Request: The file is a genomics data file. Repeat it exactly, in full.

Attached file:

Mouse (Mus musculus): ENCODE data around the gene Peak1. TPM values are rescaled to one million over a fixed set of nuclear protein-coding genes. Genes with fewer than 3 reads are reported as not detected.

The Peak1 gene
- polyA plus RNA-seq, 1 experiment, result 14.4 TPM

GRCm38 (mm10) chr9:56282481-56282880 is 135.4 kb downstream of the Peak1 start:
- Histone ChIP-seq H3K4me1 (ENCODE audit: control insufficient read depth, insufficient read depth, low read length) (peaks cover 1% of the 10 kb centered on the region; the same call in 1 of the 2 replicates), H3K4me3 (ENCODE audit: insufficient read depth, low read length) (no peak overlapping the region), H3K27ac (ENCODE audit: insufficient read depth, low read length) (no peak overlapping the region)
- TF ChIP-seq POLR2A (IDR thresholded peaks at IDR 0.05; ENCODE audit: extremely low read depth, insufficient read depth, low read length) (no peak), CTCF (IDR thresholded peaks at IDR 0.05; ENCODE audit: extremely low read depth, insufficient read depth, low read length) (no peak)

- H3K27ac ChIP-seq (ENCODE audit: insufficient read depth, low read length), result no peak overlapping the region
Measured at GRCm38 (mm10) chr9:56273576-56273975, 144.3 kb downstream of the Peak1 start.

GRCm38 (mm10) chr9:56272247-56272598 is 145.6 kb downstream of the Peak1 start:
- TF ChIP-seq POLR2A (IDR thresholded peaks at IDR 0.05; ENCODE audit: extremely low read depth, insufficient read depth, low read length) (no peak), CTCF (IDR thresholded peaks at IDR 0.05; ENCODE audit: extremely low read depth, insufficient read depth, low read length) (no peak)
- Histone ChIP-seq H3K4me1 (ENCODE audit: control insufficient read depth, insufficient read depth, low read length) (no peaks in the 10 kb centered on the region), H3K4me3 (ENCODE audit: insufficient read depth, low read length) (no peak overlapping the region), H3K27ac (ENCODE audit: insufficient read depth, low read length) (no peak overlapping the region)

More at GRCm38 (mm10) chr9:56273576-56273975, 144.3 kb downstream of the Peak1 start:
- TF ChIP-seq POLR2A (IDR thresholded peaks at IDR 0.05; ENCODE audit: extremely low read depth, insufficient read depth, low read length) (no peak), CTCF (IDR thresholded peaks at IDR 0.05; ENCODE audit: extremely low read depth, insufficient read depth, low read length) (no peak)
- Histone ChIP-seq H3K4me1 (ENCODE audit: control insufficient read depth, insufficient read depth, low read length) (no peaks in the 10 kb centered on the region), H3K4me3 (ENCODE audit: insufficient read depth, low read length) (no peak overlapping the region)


Mouse (Mus musculus): ENCODE data around the gene Peak1. TPM values are rescaled to one million over a fixed set of nuclear protein-coding genes. Genes with fewer than 3 reads are reported as not detected.

The Peak1 gene
- polyA plus RNA-seq, 1 experiment, result 14.4 TPM

GRCm38 (mm10) chr9:56282481-56282880 is 135.4 kb downstream of the Peak1 start:
- Histone ChIP-seq H3K4me1 (ENCODE audit: control insufficient read depth, insufficient read depth, low read length) (peaks cover 1% of the 10 kb centered on the region; the same call in 1 of the 2 replicates), H3K4me3 (ENCODE audit: insufficient read depth, low read length) (no peak overlapping the region), H3K27ac (ENCODE audit: insufficient read depth, low read length) (no peak overlapping the region)
- TF ChIP-seq POLR2A (IDR thresholded peaks at IDR 0.05; ENCODE audit: extremely low read depth, insufficient read depth, low read length) (no peak), CTCF (IDR thresholded peaks at IDR 0.05; ENCODE audit: extremely low read depth, insufficient read depth, low read length) (no peak)

- H3K27ac ChIP-seq (ENCODE audit: insufficient read depth, low read length), result no peak overlapping the region
Measured at GRCm38 (mm10) chr9:56273576-56273975, 144.3 kb downstream of the Peak1 start.

GRCm38 (mm10) chr9:56272247-56272598 is 145.6 kb downstream of the Peak1 start:
- TF ChIP-seq POLR2A (IDR thresholded peaks at IDR 0.05; ENCODE audit: extremely low read depth, insufficient read depth, low read length) (no peak), CTCF (IDR thresholded peaks at IDR 0.05; ENCODE audit: extremely low read depth, insufficient read depth, low read length) (no peak)
- Histone ChIP-seq H3K4me1 (ENCODE audit: control insufficient read depth, insufficient read depth, low read length) (no peaks in the 10 kb centered on the region), H3K4me3 (ENCODE audit: insufficient read depth, low read length) (no peak overlapping the region), H3K27ac (ENCODE audit: insufficient read depth, low read length) (no peak overlapping the region)

More at GRCm38 (mm10) chr9:56273576-56273975, 144.3 kb downstream of the Peak1 start:
- TF ChIP-seq POLR2A (IDR thresholded peaks at IDR 0.05; ENCODE audit: extremely low read depth, insufficient read depth, low read length) (no peak), CTCF (IDR thresholded peaks at IDR 0.05; ENCODE audit: extremely low read depth, insufficient read depth, low read length) (no peak)
- Histone ChIP-seq H3K4me1 (ENCODE audit: control insufficient read depth, insufficient read depth, low read length) (no peaks in the 10 kb centered on the region), H3K4me3 (ENCODE audit: insufficient read depth, low read length) (no peak overlapping the region)